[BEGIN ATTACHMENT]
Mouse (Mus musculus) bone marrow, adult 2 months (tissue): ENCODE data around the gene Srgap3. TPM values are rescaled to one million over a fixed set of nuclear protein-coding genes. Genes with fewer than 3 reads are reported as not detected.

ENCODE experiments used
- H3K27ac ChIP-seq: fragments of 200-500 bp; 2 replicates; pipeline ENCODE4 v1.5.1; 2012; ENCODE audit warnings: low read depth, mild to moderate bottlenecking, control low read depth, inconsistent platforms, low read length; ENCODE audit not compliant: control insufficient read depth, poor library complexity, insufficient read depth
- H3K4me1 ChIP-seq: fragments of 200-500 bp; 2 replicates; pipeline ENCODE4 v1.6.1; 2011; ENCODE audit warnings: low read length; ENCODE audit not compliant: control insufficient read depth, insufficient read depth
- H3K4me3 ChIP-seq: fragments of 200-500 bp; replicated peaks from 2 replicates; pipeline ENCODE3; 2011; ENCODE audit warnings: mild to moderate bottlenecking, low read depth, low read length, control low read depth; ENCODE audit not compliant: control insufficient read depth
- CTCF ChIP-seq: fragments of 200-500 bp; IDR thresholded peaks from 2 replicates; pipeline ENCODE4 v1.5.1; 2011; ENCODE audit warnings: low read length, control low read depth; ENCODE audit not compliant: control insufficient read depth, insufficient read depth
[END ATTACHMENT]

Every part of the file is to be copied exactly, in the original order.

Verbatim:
Mouse (Mus musculus) bone marrow, adult 2 months (tissue): ENCODE data around the gene Srgap3. TPM values are rescaled to one million over a fixed set of nuclear protein-coding genes. Genes with fewer than 3 reads are reported as not detected.

ENCODE experiments used
- H3K27ac ChIP-seq: fragments of 200-500 bp; 2 replicates; pipeline ENCODE4 v1.5.1; 2012; ENCODE audit warnings: low read depth, mild to moderate bottlenecking, control low read depth, inconsistent platforms, low read length; ENCODE audit not compliant: control insufficient read depth, poor library complexity, insufficient read depth
- H3K4me1 ChIP-seq: fragments of 200-500 bp; 2 replicates; pipeline ENCODE4 v1.6.1; 2011; ENCODE audit warnings: low read length; ENCODE audit not compliant: control insufficient read depth, insufficient read depth
- H3K4me3 ChIP-seq: fragments of 200-500 bp; replicated peaks from 2 replicates; pipeline ENCODE3; 2011; ENCODE audit warnings: mild to moderate bottlenecking, low read depth, low read length, control low read depth; ENCODE audit not compliant: control insufficient read depth
- CTCF ChIP-seq: fragments of 200-500 bp; IDR thresholded peaks from 2 replicates; pipeline ENCODE4 v1.5.1; 2011; ENCODE audit warnings: low read length, control low read depth; ENCODE audit not compliant: control insufficient read depth, insufficient read depth